Dropping the child poverty target would mean accepting a level of poverty much higher than almost all countries of comparable wealth.
Last week the head of the IPPR think-tank, Nick Pearce, hurled a hand grenade into the poverty debate.
In an article entitled ‘Labour must drop its child poverty target‘, Pearce, a former adviser to Gordon Brown, argued that Labour’s partially successful but expensive anti-poverty strategy “had been running out of road even before 2008, never mind now”.
Pearce’s intervention chimes with the line being taken by the coalition. While the Conservatives and the Liberal Democrats voted, in opposition, for the 2010 Child Poverty Act, both parties have been distancing themselves from the Act and its targets, while embarking on a radical reappraisal of how to define and tackle poverty.
This rethink is being driven by three main themes. First, that giving the poor more money is not the way to fight poverty. The work and pensions secretary, Iain Duncan Smith, has constantly dismissed what he calls “poverty plus a pound”.
Secondly, that the role of income transfers should be downgraded with benefit levels frozen and the savings directed to improving ‘life chances’ such as early years education.
Thirdly, the government is attempting to redefine the causes of poverty away from broadly societal explanations – such as a lack of jobs, low wages and rising living costs – to individual ones, such as family breakdown, bad parenting and drug addiction.
In 2010, it seemed as if a clear political consensus had emerged – that poverty was relative, much too high and needed to be tackled by a twin-based approach – cure and prevention. With calls for poverty targets to be dropped, for poverty to be redefined downwards and a switch in rhetoric that is more anti-poor than anti-poverty, that consensus has now unravelled.
Yet all of the arguments for change are weak.
Take the claim that boosting low incomes does not work. An LSE study of the boost to low incomes from 1997 to 2005 under Labour – which cut child poverty by some 700,000 – showed that even small sums make a big difference. Low-income families with children increased their spending on children’s footwear and clothing, books, and fruit and vegetables, relative to other families with children.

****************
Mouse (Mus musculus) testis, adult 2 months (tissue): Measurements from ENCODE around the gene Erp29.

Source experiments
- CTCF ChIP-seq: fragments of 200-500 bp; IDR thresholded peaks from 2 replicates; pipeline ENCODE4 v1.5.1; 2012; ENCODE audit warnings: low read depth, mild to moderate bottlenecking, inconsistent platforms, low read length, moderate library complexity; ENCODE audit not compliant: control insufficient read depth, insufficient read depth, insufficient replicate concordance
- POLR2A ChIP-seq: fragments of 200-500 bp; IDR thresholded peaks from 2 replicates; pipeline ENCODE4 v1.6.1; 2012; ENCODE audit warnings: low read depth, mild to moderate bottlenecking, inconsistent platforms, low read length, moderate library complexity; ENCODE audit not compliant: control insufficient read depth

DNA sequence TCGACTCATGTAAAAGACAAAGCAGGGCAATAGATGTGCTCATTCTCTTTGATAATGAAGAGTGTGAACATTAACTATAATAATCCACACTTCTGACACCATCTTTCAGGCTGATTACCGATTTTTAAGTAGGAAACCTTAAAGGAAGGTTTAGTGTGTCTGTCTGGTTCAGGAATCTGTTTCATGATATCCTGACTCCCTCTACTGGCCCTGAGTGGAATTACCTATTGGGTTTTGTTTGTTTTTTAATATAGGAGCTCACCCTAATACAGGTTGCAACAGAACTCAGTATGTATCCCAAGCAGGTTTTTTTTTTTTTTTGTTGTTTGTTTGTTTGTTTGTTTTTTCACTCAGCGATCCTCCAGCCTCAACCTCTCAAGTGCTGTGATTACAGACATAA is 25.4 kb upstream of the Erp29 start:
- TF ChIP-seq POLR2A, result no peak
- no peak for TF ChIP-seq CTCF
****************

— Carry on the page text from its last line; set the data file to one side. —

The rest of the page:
While drug addiction and poor parenting may contribute to poverty, the dominant explanation for Britain’s high global poverty count is to be found in its fragile labour market. One in five workers are low paid – the highest rate after the United States amongst comparable economies – and double the figure of the mid-1980s. There are now 45 applicants for every unskilled job vacancy in the UK.
When Costa Coffee recently advertised eight jobs – just three of them full-time and all low paid – for a new branch in Nottingham, there were 1,700 applications. Pitching cash benefits against better services is also no answer – only a twin-track approach will work.
The effect of the ‘rethink’ – essentially a barely disguised cover for dropping promises made in opposition – is now becoming all too clear. The ‘big bang’ benefit cuts from April will wipe £20 billion from the welfare bill and the pockets of the poorest. This is a strategy of ‘poverty minus a pound’ that, as the Institute for Fiscal Studies has shown, will add 1.1 million children to the poverty count by 2020.
The Act’s targets – an unambiguous statement of intent – were always going to be challenging. While few claim they can now be met by 2020, that is not a reason to abandon the targets or repeal the Act. The coalition has been itching to do just this, but perhaps until now, has seen such a move as too politically explosive.
Repealing the Act would send a very negative signal. Without the legal pressure, the likelihood is that Britain would end up locked into a permanently high level of poverty – of between a fifth and a quarter – while life chances would continue to stagnate.
The best option is to stick with the Act, its principles and targets but revise the timetable, thus retaining the force of the legally binding commitment. Dropping the targets would mean dropping the Act’s obligations and accepting a level of poverty much higher than almost all countries of comparable levels of wealth.
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